There's no question that SunPower Corporation's (SPWR -10.78%) high-efficiency, high-cost solar panels will be affected more than competitors' products by the Trump Administration's recently announced solar tariffs. Simply put, a 30% tariff will hit a higher cost solar panel to a greater degree than it would a cheaper one.
But the impact doesn't seem to have dimmed SunPower's optimism for the critical residential and commercial solar markets, collectively known as distributed solar. Here's why SunPower is so bullish on distributed solar in 2018.
Critical details for SunPower
First, it's important to point out that SunPower has between 3.5 and six months worth of solar panels for distributed solar projects, depending on installation timing. That provides some leeway for the business.
Management will also seek an exclusion for SunPower's interdigitated back-contact technology, which isn't currently made by other U.S. manufacturers. If trade officials decide to grant SunPower an exclusion, we could actually see tariffs drive higher margins in residential and commercial solar in 2018. But even without an exclusion, management is bullish on the U.S. solar market.
Residential solar expected to grow
SunPower has gained market share in the U.S. over the last few years as it's pushed the Equinox solution, which matches X-Series solar panels with racking, inverters, and other components. As the product has become a larger percentage of sales, gross margin has improved to the low 20s.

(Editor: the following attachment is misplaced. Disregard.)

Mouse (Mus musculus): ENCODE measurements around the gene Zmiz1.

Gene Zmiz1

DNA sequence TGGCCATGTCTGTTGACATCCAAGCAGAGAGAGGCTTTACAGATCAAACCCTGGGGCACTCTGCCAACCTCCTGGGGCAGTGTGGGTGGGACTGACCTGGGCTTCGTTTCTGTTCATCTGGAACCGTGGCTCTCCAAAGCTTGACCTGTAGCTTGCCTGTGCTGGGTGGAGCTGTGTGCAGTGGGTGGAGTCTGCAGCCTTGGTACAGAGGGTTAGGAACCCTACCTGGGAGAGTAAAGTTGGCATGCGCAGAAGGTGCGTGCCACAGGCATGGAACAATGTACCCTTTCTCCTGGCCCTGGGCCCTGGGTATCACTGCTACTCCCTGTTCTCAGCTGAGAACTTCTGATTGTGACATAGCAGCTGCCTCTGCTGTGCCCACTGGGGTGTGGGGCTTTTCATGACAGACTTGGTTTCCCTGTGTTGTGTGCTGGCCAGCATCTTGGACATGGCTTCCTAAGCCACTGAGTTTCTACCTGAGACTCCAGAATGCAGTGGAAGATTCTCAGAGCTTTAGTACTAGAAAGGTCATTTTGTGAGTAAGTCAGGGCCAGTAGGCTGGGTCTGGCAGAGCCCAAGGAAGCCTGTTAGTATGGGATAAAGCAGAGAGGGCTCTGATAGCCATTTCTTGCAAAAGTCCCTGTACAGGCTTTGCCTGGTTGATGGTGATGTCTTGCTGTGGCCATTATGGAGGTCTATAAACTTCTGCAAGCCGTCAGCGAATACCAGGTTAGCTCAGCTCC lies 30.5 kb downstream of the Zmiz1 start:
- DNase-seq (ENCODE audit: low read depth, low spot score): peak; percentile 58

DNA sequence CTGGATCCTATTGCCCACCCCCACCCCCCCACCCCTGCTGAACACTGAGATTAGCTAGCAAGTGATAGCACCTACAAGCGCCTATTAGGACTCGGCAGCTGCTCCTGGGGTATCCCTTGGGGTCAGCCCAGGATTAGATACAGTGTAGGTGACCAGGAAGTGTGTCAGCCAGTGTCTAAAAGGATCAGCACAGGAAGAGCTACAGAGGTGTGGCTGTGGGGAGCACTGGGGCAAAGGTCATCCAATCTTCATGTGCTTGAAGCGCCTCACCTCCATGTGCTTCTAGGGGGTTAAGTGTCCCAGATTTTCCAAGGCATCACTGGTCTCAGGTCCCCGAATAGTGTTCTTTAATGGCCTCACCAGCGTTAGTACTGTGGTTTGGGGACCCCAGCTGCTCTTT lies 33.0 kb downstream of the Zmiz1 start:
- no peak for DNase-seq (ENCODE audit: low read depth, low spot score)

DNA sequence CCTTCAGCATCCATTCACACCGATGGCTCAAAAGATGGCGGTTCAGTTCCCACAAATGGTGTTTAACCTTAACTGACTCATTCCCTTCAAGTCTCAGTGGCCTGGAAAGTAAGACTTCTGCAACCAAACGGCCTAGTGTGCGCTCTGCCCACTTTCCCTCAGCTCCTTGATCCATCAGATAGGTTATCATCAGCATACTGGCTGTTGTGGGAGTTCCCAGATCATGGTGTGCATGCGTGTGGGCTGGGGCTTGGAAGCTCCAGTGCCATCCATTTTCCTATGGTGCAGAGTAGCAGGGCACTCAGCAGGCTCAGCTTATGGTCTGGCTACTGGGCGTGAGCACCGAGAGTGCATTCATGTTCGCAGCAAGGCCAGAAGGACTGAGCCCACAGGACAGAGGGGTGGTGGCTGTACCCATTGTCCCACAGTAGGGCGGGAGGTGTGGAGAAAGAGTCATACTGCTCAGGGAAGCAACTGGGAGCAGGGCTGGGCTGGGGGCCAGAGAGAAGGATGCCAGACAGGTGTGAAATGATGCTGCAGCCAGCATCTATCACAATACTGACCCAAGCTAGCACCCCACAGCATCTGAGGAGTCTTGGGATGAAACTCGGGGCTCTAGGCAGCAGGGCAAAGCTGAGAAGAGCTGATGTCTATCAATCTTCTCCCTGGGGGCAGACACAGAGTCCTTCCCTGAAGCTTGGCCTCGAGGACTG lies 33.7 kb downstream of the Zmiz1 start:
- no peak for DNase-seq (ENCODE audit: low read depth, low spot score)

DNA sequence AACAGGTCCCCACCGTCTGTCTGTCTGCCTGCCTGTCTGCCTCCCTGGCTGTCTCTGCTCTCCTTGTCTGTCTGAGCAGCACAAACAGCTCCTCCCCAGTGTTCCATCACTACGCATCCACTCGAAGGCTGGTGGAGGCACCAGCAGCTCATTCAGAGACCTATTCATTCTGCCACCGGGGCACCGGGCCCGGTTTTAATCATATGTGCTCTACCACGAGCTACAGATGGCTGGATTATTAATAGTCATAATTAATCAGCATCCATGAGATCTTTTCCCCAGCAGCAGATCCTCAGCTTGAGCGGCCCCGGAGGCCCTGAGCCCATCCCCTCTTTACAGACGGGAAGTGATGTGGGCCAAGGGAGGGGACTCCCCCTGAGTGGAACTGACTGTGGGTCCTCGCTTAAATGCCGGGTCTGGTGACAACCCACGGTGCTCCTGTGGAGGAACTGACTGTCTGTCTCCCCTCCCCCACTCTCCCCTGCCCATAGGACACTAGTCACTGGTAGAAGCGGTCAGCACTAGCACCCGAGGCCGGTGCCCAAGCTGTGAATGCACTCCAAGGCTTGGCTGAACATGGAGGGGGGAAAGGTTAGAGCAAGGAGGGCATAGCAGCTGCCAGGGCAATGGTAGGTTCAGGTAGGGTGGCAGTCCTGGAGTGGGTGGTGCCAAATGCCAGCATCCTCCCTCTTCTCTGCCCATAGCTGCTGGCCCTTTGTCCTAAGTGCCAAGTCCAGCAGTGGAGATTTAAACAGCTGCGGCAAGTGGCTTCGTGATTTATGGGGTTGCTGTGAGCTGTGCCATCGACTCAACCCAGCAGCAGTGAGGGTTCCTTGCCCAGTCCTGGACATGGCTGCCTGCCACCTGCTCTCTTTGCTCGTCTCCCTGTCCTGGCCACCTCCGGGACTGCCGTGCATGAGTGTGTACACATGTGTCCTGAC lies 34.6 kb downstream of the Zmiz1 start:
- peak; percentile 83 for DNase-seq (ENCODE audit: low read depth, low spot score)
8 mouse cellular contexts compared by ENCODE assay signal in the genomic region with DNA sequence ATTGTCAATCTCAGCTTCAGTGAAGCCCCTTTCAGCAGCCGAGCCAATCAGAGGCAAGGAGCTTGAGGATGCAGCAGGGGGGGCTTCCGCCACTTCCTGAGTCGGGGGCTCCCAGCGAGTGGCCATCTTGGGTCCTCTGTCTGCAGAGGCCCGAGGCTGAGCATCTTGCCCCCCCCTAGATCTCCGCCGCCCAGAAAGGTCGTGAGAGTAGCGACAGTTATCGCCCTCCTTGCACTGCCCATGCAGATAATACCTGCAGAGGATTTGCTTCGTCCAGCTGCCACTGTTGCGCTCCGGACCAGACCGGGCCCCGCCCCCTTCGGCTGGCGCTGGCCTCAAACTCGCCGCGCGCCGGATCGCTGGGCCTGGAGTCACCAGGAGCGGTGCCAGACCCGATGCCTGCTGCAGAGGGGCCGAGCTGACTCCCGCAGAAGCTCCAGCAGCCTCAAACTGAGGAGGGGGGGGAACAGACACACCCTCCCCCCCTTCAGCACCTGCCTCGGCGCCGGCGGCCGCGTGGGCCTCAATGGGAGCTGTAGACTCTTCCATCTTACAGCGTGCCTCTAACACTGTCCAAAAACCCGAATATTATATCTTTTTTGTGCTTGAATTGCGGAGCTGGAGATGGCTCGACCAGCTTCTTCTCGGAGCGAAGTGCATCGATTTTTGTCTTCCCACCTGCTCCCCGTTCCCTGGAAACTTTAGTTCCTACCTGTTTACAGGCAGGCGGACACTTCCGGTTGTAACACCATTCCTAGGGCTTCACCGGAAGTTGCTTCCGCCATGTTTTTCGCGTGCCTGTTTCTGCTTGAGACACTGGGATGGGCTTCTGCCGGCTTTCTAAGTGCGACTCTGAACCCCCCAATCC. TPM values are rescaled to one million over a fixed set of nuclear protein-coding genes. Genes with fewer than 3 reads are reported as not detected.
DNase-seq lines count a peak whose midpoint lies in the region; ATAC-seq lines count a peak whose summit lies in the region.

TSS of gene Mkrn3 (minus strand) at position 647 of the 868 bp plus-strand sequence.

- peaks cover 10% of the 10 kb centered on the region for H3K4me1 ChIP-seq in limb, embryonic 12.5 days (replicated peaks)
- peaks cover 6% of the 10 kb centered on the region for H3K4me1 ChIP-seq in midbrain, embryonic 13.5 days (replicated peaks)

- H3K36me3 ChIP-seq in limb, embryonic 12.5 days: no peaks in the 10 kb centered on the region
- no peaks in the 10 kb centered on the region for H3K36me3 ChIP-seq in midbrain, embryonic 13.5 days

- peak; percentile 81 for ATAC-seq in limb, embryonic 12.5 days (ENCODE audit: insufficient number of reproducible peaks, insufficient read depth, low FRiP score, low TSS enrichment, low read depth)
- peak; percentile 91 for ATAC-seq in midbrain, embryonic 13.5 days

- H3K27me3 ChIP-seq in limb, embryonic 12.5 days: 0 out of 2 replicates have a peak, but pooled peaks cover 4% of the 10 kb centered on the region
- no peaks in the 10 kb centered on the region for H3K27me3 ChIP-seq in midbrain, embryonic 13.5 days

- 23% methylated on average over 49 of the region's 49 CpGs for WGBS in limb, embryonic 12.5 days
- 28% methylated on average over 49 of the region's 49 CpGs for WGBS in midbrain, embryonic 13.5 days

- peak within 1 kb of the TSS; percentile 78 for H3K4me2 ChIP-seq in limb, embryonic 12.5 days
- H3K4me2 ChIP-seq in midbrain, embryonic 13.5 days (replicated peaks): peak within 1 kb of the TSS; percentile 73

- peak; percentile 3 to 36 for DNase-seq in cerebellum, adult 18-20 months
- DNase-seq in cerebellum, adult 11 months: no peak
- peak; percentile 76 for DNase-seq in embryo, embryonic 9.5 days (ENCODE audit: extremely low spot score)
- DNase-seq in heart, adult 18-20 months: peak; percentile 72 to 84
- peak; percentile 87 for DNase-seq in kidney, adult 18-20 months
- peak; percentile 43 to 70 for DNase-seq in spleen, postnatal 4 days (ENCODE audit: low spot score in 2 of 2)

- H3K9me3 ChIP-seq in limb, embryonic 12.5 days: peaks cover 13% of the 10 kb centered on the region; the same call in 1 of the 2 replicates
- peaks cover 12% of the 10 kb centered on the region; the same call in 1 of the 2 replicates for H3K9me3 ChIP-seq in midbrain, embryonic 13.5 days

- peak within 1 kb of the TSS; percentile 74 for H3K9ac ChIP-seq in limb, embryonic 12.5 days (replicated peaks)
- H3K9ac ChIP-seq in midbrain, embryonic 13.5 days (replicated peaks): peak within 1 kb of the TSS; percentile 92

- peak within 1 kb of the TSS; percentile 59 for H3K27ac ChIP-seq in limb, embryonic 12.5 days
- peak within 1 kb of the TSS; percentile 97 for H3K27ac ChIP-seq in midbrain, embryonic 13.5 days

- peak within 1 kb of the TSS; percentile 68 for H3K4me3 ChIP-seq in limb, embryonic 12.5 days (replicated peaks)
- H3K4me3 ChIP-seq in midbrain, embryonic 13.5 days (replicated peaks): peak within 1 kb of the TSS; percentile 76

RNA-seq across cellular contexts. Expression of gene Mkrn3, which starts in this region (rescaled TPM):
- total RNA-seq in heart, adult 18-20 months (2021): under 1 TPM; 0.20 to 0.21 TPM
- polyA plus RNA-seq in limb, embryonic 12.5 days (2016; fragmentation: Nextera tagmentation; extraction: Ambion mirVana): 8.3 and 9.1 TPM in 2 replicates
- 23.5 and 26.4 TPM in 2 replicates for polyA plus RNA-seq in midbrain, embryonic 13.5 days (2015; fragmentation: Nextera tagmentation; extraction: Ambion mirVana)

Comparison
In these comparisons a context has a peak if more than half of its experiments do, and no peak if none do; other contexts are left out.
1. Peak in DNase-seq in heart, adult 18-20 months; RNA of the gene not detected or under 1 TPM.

Margins may be hit by tariffs, but management still expects growth in 2018, not only in the U.S. but also around the world:
Looking forward, we expect continued growth in all of our residential markets during 2018.
That's a bullish sentiment given tariffs in the U.S., and it shows SunPower isn't losing sight of the fact that residential solar is a key to the company's future.
Commercial solar is evolving
The commercial solar market has always been challenging as it's more price sensitive than residential solar. Because commercial customers typically have consumption and demand charges, it's more difficult to make the economics work.
SunPower's commercial business relies on high-efficiency solar panels and a platform of racking and electronics products, soon to include energy storage. The platform allows SunPower to sell into rooftop-, carport-, and ground-mounted solar systems. And management expects to gain market share this year:
We are bullish about the commercial market with a solid pipeline of more than $2.5 billion, approximately 85% of our 2018 plan already booked or awarded, we are well positioned to increase our share in commercial again this year.
I will note that management didn't say sales would grow in the U.S., mainly because the commercial solar market may shrink, but a forecast of expanding market share indicates confidence that tariffs won't cripple SunPower's commercial solar business.
Weathering the storm
Even if SunPower doesn't get an exclusion from solar tariffs for its high-efficiency products, the company may be able to weather the tariff storm. It can do that because it sells more than just solar panels; it sells a complete solar solution, increasing sales dollars per watt manufactured. Tariffs may squeeze those margins, but not as much as for competitors who sell only solar panels.
The upside for investors is that if SunPower receives an exclusion, management expects a positive impact of $50 million to $100 million in adjusted EBITDA in 2018. That would be a welcome surprise indeed.